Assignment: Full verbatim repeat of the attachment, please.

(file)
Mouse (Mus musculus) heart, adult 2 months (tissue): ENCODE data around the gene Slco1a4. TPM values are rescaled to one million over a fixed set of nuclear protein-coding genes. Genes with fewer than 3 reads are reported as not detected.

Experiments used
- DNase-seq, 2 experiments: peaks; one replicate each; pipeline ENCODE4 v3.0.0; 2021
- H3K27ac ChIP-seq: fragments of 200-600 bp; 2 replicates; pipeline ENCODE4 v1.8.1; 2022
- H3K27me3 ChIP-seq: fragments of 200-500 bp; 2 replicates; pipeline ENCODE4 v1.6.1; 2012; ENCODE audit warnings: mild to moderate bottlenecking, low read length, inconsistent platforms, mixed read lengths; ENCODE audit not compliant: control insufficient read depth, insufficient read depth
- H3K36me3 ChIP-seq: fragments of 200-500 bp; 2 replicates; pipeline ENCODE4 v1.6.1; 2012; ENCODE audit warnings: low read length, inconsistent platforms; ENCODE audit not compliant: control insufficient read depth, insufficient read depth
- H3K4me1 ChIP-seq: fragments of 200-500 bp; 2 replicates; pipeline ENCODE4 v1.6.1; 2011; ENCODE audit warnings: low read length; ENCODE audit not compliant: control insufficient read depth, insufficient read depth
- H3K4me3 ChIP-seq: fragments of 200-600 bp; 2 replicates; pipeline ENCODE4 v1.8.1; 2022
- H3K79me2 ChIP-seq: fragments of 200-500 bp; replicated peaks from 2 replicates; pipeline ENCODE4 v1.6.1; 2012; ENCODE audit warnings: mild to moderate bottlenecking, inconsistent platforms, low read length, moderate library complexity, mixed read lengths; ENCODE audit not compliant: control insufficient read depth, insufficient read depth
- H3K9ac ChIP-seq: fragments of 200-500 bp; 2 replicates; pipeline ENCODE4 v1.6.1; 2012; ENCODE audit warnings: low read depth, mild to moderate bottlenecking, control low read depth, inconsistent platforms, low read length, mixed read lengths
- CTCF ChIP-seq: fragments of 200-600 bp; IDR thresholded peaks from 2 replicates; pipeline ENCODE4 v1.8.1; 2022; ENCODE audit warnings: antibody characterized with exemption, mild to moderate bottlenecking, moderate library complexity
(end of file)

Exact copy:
Mouse (Mus musculus) heart, adult 2 months (tissue): ENCODE data around the gene Slco1a4. TPM values are rescaled to one million over a fixed set of nuclear protein-coding genes. Genes with fewer than 3 reads are reported as not detected.

Experiments used
- DNase-seq, 2 experiments: peaks; one replicate each; pipeline ENCODE4 v3.0.0; 2021
- H3K27ac ChIP-seq: fragments of 200-600 bp; 2 replicates; pipeline ENCODE4 v1.8.1; 2022
- H3K27me3 ChIP-seq: fragments of 200-500 bp; 2 replicates; pipeline ENCODE4 v1.6.1; 2012; ENCODE audit warnings: mild to moderate bottlenecking, low read length, inconsistent platforms, mixed read lengths; ENCODE audit not compliant: control insufficient read depth, insufficient read depth
- H3K36me3 ChIP-seq: fragments of 200-500 bp; 2 replicates; pipeline ENCODE4 v1.6.1; 2012; ENCODE audit warnings: low read length, inconsistent platforms; ENCODE audit not compliant: control insufficient read depth, insufficient read depth
- H3K4me1 ChIP-seq: fragments of 200-500 bp; 2 replicates; pipeline ENCODE4 v1.6.1; 2011; ENCODE audit warnings: low read length; ENCODE audit not compliant: control insufficient read depth, insufficient read depth
- H3K4me3 ChIP-seq: fragments of 200-600 bp; 2 replicates; pipeline ENCODE4 v1.8.1; 2022
- H3K79me2 ChIP-seq: fragments of 200-500 bp; replicated peaks from 2 replicates; pipeline ENCODE4 v1.6.1; 2012; ENCODE audit warnings: mild to moderate bottlenecking, inconsistent platforms, low read length, moderate library complexity, mixed read lengths; ENCODE audit not compliant: control insufficient read depth, insufficient read depth
- H3K9ac ChIP-seq: fragments of 200-500 bp; 2 replicates; pipeline ENCODE4 v1.6.1; 2012; ENCODE audit warnings: low read depth, mild to moderate bottlenecking, control low read depth, inconsistent platforms, low read length, mixed read lengths
- CTCF ChIP-seq: fragments of 200-600 bp; IDR thresholded peaks from 2 replicates; pipeline ENCODE4 v1.8.1; 2022; ENCODE audit warnings: antibody characterized with exemption, mild to moderate bottlenecking, moderate library complexity